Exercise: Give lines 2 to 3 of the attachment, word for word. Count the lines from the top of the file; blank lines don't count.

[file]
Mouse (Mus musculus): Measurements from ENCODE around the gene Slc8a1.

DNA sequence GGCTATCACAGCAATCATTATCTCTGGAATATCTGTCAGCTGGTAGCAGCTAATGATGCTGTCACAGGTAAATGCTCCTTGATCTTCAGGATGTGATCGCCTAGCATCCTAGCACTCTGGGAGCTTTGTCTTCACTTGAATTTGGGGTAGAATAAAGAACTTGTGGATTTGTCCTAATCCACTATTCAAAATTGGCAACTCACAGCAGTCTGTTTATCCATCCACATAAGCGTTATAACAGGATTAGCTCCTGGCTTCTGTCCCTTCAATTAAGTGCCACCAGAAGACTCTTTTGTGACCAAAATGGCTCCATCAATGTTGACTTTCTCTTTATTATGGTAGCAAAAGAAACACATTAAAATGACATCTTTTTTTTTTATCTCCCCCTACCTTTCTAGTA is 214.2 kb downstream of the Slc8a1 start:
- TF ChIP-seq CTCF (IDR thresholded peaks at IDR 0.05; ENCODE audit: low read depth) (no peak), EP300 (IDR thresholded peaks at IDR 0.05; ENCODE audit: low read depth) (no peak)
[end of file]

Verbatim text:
DNA sequence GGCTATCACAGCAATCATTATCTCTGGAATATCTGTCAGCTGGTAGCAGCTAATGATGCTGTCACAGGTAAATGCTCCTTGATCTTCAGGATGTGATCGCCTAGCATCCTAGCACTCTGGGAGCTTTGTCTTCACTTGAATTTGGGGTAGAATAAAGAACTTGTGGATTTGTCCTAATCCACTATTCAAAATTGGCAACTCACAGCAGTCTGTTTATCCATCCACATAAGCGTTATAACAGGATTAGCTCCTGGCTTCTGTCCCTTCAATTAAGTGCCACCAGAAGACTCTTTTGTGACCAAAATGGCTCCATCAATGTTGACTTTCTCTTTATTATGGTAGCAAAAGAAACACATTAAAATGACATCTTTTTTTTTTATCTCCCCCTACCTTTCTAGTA is 214.2 kb downstream of the Slc8a1 start:
- TF ChIP-seq CTCF (IDR thresholded peaks at IDR 0.05; ENCODE audit: low read depth) (no peak), EP300 (IDR thresholded peaks at IDR 0.05; ENCODE audit: low read depth) (no peak)